The vocal groups that performed with some of the most popular big bands of the 1930s and 40s were often featured by themselves or backing a prominent lead singer such as Frank Sinatra or Johnny Desmond. The concept had emerged in the late 1920s with Paul Whiteman, who carried within his gigantic orchestra a trio of singers known as the Rhythm Boys that included a young Bing Crosby. In the early 1930s bandleader Jimmie Lunceford and his arranger Sy Oliver incorporated a similar approach with the Lunceford Trio, which sang on one of the band’s biggest hits. In addition to the Rhythm Boys and the Lunceford Trio, here are some of the groups featured on this edition of Afterglow:
In the late 1930s and early 1940s trombonist Tommy Dorsey led one of the most popular big bands around, featuring up-and-coming stars such as drummer Buddy Rich and singer Frank Sinatra and an instrumental band-within-the-band, the Clambake Seven. In 1940 he augmented his orchestra by hiring half of a vocal ensemble, the Pied Pipers, that had hit hard times. Jo Stafford, who’d go on to become one of the biggest vocal stars of the 1940s, was one of the four Pipers Dorsey hired. The Pied Pipers would eventually leave the band after one of their members suffered the terminating effect of a Dorsey tantrum, and Dorsey would replace them in 1944 with a four-sister group called the Sentimentalists.
If there was a band that could rival Tommy Dorsey’s popularity in the late 1930s and early 1940s and perhaps even surpass it, it was Glenn Miller’s. Miller had proven himself as a capable sideman trombonist and arranger but failed in his first attempts to lead an orchestra before finally rocketing to stardom on the strength of hits such as “In the Mood” and “Moonlight Serenade.” In 1941 he emulated Dorsey and expanded his orchestra by hiring the Modernaires, a vocal group that had worked with Ozzie Nelson’s band and Jack Teagarden. The Modernaires added a jubilant touch to songs such as “I’ve Got a Gal in Kalamazoo” and “Chattanooga Choo-Choo.” In 1942 Miller disbanded his civilian orchestra and joined the military. The massive band he assembled there, which came to be known as the Army Air Force band, included another vocal group, aptly named the Crew Chiefs.
Close-vocal harmony groups were common in the landscape of 1930s and 40s popular music, and many of the groups featured with the big bands had started out as standalone singing acts that were then heard by popular bandleaders and absorbed into larger orchestras. A number of singers who later made names as solo acts—-Jo Stafford, Chris Connor, and Johnny Desmond among them—-began as members of these small singing groups. Blossom Dearie was one such vocalist, doing a stint with Woody Herman’s Blue Flames, which later became the Blue Moods. As jazz scholar Loren Schoenberg notes, the Blue Flames and Blue Moods weren’t always in tune, but they served Herman’s desired function of occasionally offering a vocal changeup on the modernistic sound of his mid-1940s big band.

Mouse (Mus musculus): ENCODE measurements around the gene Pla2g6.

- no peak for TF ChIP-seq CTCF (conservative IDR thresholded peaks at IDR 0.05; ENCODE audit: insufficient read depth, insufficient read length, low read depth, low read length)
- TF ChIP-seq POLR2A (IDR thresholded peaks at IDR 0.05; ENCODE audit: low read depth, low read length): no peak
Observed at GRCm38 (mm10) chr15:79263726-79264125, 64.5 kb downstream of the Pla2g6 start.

Even as big bands found themselves downsizing or folding in the years immediately following the end of World War II, some successful bandleaders forged ahead with the now-well-established concept of small singing groups within the orchestra. Two such bands, those of Harry James and Claude Thornhill’s, featured the Skylarks and the Snowflakes, respectively. Another bandleader who decided to add a vocal group to his orchestra in the aftermath of World War II was big-band progressive maestro Stan Kenton. Kenton’s Pastels were coached by Dave Lambert, who would go on to be a part of the famous vocalese trio Lambert, Hendricks, and Ross, and most of their arrangements were crafted by Kenton’s chart lieutenant Pete Rugolo. As writer Will Friedwald notes,
The Pastels sound just like an extension of the Kenton orchestra, a foretaste of the Four Freshmen, who based their style on the Kenton trombone section.
Before bringing the Pastels on board, Stan Kenton had nearly hired an up-and-coming singer’s group called the Mel-Tones, with the name derived from the leader, Mel Torme. The Mel-Tones had spent much of 1946 recording with another big-name bandleader, Artie Shaw, and we close out this edition of Afterglow with two sides featuring Shaw and the Mel-Tones. Shaw employed the Mel-Tones as a section of the orchestra, and decades later invoked Paul Whiteman’s Rhythm Boys, which started off our program, as a point of reference for what he wanted to do.
Watch Glenn Miller’s Modernaires performing “I’ve Got a Gal in Kalamazoo” with Tex Beneke: